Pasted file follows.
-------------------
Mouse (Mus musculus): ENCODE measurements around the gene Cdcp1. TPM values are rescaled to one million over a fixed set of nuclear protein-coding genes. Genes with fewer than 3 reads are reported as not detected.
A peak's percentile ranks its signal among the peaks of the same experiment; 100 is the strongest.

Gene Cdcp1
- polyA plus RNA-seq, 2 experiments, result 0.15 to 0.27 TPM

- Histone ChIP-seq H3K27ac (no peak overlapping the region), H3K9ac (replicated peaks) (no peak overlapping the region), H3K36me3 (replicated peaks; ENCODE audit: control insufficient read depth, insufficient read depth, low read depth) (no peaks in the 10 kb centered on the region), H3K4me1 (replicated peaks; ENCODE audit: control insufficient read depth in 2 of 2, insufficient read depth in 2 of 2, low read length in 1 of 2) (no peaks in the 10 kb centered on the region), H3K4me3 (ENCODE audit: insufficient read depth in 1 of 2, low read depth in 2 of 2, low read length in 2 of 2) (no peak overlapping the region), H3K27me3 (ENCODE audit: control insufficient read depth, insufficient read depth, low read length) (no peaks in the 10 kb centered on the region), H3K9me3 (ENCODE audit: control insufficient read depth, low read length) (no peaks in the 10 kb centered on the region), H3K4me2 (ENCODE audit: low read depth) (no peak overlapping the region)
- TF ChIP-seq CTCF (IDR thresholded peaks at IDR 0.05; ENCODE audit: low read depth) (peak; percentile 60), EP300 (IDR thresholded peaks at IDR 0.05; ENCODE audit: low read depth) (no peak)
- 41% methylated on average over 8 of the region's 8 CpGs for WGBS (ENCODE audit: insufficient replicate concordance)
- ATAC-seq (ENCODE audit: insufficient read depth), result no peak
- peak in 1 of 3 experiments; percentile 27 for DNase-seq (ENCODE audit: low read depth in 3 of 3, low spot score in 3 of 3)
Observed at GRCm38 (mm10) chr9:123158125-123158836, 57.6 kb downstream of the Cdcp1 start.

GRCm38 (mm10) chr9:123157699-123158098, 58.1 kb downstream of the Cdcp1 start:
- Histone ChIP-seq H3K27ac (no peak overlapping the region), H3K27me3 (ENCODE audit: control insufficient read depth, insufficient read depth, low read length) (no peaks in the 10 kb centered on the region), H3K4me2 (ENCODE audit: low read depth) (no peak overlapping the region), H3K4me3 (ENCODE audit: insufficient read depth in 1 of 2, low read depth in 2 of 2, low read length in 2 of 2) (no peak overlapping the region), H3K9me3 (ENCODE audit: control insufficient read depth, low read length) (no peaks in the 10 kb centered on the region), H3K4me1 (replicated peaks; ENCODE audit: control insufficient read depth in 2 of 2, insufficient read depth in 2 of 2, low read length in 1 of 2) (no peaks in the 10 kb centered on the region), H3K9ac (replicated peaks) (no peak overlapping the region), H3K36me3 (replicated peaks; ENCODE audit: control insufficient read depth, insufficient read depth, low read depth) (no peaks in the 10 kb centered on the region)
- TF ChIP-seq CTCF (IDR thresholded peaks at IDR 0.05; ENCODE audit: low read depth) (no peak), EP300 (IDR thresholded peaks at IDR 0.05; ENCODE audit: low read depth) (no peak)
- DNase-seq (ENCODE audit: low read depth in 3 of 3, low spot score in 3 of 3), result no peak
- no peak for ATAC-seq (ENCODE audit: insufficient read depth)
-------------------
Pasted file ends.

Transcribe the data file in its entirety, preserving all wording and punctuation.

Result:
Mouse (Mus musculus): ENCODE measurements around the gene Cdcp1. TPM values are rescaled to one million over a fixed set of nuclear protein-coding genes. Genes with fewer than 3 reads are reported as not detected.
A peak's percentile ranks its signal among the peaks of the same experiment; 100 is the strongest.

Gene Cdcp1
- polyA plus RNA-seq, 2 experiments, result 0.15 to 0.27 TPM

- Histone ChIP-seq H3K27ac (no peak overlapping the region), H3K9ac (replicated peaks) (no peak overlapping the region), H3K36me3 (replicated peaks; ENCODE audit: control insufficient read depth, insufficient read depth, low read depth) (no peaks in the 10 kb centered on the region), H3K4me1 (replicated peaks; ENCODE audit: control insufficient read depth in 2 of 2, insufficient read depth in 2 of 2, low read length in 1 of 2) (no peaks in the 10 kb centered on the region), H3K4me3 (ENCODE audit: insufficient read depth in 1 of 2, low read depth in 2 of 2, low read length in 2 of 2) (no peak overlapping the region), H3K27me3 (ENCODE audit: control insufficient read depth, insufficient read depth, low read length) (no peaks in the 10 kb centered on the region), H3K9me3 (ENCODE audit: control insufficient read depth, low read length) (no peaks in the 10 kb centered on the region), H3K4me2 (ENCODE audit: low read depth) (no peak overlapping the region)
- TF ChIP-seq CTCF (IDR thresholded peaks at IDR 0.05; ENCODE audit: low read depth) (peak; percentile 60), EP300 (IDR thresholded peaks at IDR 0.05; ENCODE audit: low read depth) (no peak)
- 41% methylated on average over 8 of the region's 8 CpGs for WGBS (ENCODE audit: insufficient replicate concordance)
- ATAC-seq (ENCODE audit: insufficient read depth), result no peak
- peak in 1 of 3 experiments; percentile 27 for DNase-seq (ENCODE audit: low read depth in 3 of 3, low spot score in 3 of 3)
Observed at GRCm38 (mm10) chr9:123158125-123158836, 57.6 kb downstream of the Cdcp1 start.

GRCm38 (mm10) chr9:123157699-123158098, 58.1 kb downstream of the Cdcp1 start:
- Histone ChIP-seq H3K27ac (no peak overlapping the region), H3K27me3 (ENCODE audit: control insufficient read depth, insufficient read depth, low read length) (no peaks in the 10 kb centered on the region), H3K4me2 (ENCODE audit: low read depth) (no peak overlapping the region), H3K4me3 (ENCODE audit: insufficient read depth in 1 of 2, low read depth in 2 of 2, low read length in 2 of 2) (no peak overlapping the region), H3K9me3 (ENCODE audit: control insufficient read depth, low read length) (no peaks in the 10 kb centered on the region), H3K4me1 (replicated peaks; ENCODE audit: control insufficient read depth in 2 of 2, insufficient read depth in 2 of 2, low read length in 1 of 2) (no peaks in the 10 kb centered on the region), H3K9ac (replicated peaks) (no peak overlapping the region), H3K36me3 (replicated peaks; ENCODE audit: control insufficient read depth, insufficient read depth, low read depth) (no peaks in the 10 kb centered on the region)
- TF ChIP-seq CTCF (IDR thresholded peaks at IDR 0.05; ENCODE audit: low read depth) (no peak), EP300 (IDR thresholded peaks at IDR 0.05; ENCODE audit: low read depth) (no peak)
- DNase-seq (ENCODE audit: low read depth in 3 of 3, low spot score in 3 of 3), result no peak
- no peak for ATAC-seq (ENCODE audit: insufficient read depth)